"When religion has said its last word, there is little that we need other than God Himself. The evil habit of seeking God-and effectively prevents us from finding God in full revelation. In the and lies our great woe. If we omit the and we shall soon find God, and in Him we shall find that which we have all our lives been secretly longing." So writes A. W. Tozer in his book, The Pursuit of God.
God wired us to worship Him. It is part of our DNA. This unique characteristic that God placed inside of every person must be satisfied. The desire to worship is so strong that we will do anything to fulfill it. We will build an altar and bow at it, if not to God, to someone or something else.
Ecclesiastes 3:11 tells us this: "...He has set eternity in the hearts of men..." God is an Eternal God. Worship is a condition of the heart. Our hearts are on a quest to be satisfied through worship. The truth is that worship that is not God-centered will never satisfy. However, worship that is God-centered is sacrificial and requires that we yield ourselves to Him. Here is how Romans 12:1 says it: "...In view of God's mercy, offer your bodies as living sacrifices, holy and pleasing to God—This is your spiritual act of worship." Worship is a choice. We get to choose the altar where we will bow.
The psalmist knows how to express the details of worship. "Great is the Lord and most worthy of praise; He is to be feared above all gods. For all the gods of the nations are idols, but the Lord made the heavens. Splendor and majesty are before Him; strength and glory are in His sanctuary. Ascribe (Offer a concrete expression of praise.) to the Lord, O families of nations, ascribe to the Lord glory and strength. Ascribe to the Lord the glory due His name; bring an offering and come into His courts. Worship the Lord in the splendor of His holiness; tremble before Him, all the earth." (Psalm 96:4-9)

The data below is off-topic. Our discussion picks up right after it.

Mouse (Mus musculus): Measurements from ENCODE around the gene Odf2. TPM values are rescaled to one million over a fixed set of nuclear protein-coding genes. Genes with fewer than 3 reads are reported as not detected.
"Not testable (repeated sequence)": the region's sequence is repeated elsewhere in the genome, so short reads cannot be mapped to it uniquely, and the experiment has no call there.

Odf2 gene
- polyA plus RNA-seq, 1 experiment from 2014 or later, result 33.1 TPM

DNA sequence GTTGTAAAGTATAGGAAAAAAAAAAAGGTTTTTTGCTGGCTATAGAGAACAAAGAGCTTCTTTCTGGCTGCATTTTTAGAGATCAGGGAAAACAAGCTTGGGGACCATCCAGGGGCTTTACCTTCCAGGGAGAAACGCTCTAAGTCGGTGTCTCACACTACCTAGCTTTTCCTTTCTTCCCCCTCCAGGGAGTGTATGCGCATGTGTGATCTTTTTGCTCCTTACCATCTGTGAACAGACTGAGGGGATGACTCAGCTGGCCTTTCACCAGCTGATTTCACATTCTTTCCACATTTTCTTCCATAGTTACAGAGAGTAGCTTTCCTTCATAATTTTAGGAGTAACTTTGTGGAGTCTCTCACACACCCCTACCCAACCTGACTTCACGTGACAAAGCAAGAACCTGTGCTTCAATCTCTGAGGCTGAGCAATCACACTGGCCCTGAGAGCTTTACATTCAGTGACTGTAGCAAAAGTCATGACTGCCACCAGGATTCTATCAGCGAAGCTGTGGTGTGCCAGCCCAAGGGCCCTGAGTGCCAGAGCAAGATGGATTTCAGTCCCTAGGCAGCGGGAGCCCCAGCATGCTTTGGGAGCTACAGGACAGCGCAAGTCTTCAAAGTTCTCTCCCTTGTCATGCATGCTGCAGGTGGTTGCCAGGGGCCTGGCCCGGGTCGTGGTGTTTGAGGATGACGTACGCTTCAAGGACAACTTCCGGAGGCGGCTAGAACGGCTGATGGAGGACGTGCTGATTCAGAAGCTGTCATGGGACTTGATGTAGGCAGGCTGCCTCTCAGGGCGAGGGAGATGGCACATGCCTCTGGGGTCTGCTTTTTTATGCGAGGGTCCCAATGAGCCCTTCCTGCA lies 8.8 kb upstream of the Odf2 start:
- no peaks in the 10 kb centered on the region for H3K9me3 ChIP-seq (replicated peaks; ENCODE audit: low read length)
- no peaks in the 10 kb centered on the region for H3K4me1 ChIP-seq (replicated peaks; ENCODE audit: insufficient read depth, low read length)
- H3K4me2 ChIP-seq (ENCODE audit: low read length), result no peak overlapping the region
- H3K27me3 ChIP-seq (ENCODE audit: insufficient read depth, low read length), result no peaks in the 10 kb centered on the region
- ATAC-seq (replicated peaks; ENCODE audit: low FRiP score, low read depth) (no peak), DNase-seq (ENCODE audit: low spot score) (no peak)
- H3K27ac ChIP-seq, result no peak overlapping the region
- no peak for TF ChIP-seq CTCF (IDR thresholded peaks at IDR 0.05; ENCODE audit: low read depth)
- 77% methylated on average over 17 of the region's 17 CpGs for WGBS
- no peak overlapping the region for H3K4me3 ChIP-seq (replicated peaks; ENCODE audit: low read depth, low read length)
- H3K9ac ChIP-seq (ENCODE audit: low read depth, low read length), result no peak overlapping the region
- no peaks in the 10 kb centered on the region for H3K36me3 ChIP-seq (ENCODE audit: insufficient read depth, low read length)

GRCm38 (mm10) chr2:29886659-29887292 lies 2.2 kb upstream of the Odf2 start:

Here is the good news: The Lord draws closer and closer to us in response to our worship. (James 4:8) Worship is total surrender to God's will. God's desire is for us to be immersed and saturated in His Presence. He wants us lost in worship. Lost means that we are hidden in Christ, ruin for anything else and cannot find our way back to life as it used to be. As we abide in Him and express our love and awe for Him, we will begin to carry the evidence that we have been with God.
I want to leave you with the words of a worship song written by Israel Houghton--"I Live to Worship You."
"Away, Away from the noise, alone with You.
Away, Away to hear Your voice, and meet with You.
Nothing else matters. My one desire is...
Chorus: To worship You, I live. To worship You, I live; I live to worship You.
To worship You, I live. To worship You, I live; I live to worship You.
Oh, Oh, Oh, Ohhhhh. Oh, Oh, Oh, Ohhhhh. Oh, Oh, Oh, Ohhhhh. Oh, Oh, Oh, Ohhhhh.
Away, Away from the noise, alone with You.
Away, Away to hear Your voice; It's been a while,
But hear my heart cry again." Chorus.
These are words that demonstrate a true heart of worship!
Joan E. Mathias